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Minster Simon Harris lauds GAA clubs for their help fighting COVID-19


By John Harrington

The Minister for Health, Simon Harris TD, recently visited the COVID-19 Community Testing Centre in Croke Park. While there, he spoke to GAA.it about the hugely positive role that GAA clubs have taken on in the fight against COVID-19.

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Q: Minister, you've been here in Croke Park today to see the testing facilities. What have been your impressions?

A: It's peculiar being here in Croke Park for a testing facility rather than a game but my impression here is that such amazing work has been done in such a short space of time and our Health Service has had to build up an entire new testing infrastructure from nothing for a virus that is new to the world in relative terms.

And I think what you have here is a real good example of partnership of the GAA working with the Health Service to meet the needs of the Irish people. And I'm conscious of course that the GAA's involvement doesn't stop here in Croke Park. Right across the country so many clubs in all communities are involved in looking after each other.

That Irish 'Meitheal', if you like, where people come together at a time of difficulty. People doing the groceries and checking in on a socially distant way on an older neighbor and walking the dog of somebody who's self isolating and coming together which I suppose is the very ethos of the GAA. So, while it's a weird feeling to be here in a Croke Park like this I think it's a testament to the principles of the GAA that the organisation has really stepped up and played such a major role in our national effort to beat this virus.

Q: That 'Meitheal' you speak of, helping the most vulnerable in our communities, the work the clubs are doing, has that been particularly helpful for the HSE in terms of maybe taking the burden away in certain non-emergency cases?

A: Yeah, I mean, what we need to do here is make sure we can use our healthcare professionals to do what they're trained to do what they want to do what they're really skilled at doing. But we also know that there are non-health things that need to be done. There's dogs that need to be walked, there's grass that needs to be cut, there's messages and prescriptions that need to be picked up and there's older people who may not have a support network who need a friendly phone call to check in on them.

And the fact that the GAA has stepped up in that regard with other community organisations right across the country makes me very

proud to be Irish I think it should make every member of the GAA very proud of their organisation. It's really expanded to the Health Service, if you like. It's grown the health family and it's being key to to our success. I mean when I think of COVID-19 I really do think of Team Ireland and everybody coming together, everybody playing their part, nothing being too much for anybody.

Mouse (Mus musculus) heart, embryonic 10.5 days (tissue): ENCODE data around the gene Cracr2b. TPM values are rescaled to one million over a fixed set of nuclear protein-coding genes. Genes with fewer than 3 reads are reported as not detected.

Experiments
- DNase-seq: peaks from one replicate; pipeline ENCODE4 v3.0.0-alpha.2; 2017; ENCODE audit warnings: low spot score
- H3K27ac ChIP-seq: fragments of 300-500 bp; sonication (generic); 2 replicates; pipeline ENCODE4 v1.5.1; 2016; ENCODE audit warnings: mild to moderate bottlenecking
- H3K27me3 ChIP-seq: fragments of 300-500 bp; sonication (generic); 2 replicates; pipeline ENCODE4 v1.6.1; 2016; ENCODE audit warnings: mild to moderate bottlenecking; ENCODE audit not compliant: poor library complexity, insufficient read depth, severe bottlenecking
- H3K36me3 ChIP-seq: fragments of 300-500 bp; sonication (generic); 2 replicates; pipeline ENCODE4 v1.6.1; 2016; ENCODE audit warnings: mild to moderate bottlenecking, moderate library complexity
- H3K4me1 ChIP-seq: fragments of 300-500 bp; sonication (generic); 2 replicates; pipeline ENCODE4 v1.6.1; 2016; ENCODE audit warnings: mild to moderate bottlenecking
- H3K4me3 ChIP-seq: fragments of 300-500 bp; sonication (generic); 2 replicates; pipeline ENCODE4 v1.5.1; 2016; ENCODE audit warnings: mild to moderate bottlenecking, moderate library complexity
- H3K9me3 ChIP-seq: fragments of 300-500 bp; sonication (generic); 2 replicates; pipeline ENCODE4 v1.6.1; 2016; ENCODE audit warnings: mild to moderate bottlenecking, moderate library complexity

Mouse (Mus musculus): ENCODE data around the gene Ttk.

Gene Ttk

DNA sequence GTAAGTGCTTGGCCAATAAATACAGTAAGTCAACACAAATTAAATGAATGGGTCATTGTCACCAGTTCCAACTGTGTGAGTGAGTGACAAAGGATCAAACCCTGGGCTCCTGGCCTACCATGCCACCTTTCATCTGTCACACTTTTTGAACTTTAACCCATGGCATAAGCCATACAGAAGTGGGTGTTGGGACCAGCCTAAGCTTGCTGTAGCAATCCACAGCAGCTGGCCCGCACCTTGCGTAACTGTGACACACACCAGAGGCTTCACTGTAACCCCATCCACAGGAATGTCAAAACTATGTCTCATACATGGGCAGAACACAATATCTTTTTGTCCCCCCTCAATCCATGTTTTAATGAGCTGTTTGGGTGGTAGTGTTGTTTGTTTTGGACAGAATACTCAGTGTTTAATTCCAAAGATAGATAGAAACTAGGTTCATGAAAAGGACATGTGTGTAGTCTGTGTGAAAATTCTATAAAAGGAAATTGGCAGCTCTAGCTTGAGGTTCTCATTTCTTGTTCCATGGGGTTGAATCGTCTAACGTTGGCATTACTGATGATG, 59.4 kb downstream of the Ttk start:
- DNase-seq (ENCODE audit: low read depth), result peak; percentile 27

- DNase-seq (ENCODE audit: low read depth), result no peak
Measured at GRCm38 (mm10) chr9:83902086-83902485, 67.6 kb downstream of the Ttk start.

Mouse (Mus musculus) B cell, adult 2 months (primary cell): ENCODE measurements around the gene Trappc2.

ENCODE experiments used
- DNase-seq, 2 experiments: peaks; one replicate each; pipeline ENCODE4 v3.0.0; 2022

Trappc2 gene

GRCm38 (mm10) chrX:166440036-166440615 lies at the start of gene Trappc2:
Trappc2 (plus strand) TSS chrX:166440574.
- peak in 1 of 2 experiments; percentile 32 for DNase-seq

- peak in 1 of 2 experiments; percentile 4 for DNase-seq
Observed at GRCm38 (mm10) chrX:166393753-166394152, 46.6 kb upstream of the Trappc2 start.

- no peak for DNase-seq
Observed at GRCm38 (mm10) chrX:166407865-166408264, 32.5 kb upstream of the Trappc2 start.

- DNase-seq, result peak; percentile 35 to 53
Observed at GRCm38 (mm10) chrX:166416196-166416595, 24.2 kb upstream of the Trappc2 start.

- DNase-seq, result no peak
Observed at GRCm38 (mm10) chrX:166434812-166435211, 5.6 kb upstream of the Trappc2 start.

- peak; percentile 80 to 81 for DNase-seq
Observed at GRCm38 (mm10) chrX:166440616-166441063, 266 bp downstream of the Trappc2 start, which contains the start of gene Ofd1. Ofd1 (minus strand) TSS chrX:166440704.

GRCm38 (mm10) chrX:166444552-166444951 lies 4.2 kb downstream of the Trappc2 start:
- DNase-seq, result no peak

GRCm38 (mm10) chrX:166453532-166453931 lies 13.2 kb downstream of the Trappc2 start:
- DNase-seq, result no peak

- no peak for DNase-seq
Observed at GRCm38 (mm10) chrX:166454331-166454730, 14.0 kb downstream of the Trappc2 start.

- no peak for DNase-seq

That has definitely been key to our success so far in suppressing the virus but it's also been key to try to keep us all going at what is a very difficult time for people but trying to motivate us and encouraging each other when you see those acts of kindness happening in towns and villages right across the country.

An Taoiseach, Leo Varadkar T.D., Minister for Health, Simon Harris T.D., and GAA President, John Horan, during a visit to the HSE COVID-19 community testing centre at Croke Park in Dublin. 
An Taoiseach, Leo Varadkar T.D., Minister for Health, Simon Harris T.D., and GAA President, John Horan, during a visit to the HSE COVID-19 community testing centre at Croke Park in Dublin. 

Q: In terms of keeping a positive mental attitude, I'm sure you'd love to back here again in Croke Park soon under different circumstances?

A: Yeah, look, we're all looking forward to the resumption of sport. There's so many great days out here every year but also at pitches up and down the length and breadth of the country. Of course we have to do it in a way that's safe, so we want to see the gradual return to sport. We don't want to see the restrictions in place for a one moment longer than they need to be. But we have to follow the evidence, we have to listen to the public health doctors because at the end of the day it's about saving lives.

But we want people back playing sports as quickly as as possible and as soon as it's safe to do something.

Q: How helpful has it been that that message that you're speaking about has been echoed by the GAA and clubs around the country to the members?

A: Oh it's been so helpful. I mean the GAA has such a reach into every town, every village, every parish across the country. It can do what we can't do. It can very easily mobilise an army of volunteers and also a network of information. I'm sure those WhatsApp groups in clubs right across the country pinging with messages of what the needs of the people in their local town and villages are and I've seen this and I've heard of these examples as well. So to be able to tap into the network that is the GAA and to really mobilise that GAA army for the good of Team Ireland has been invaluable.

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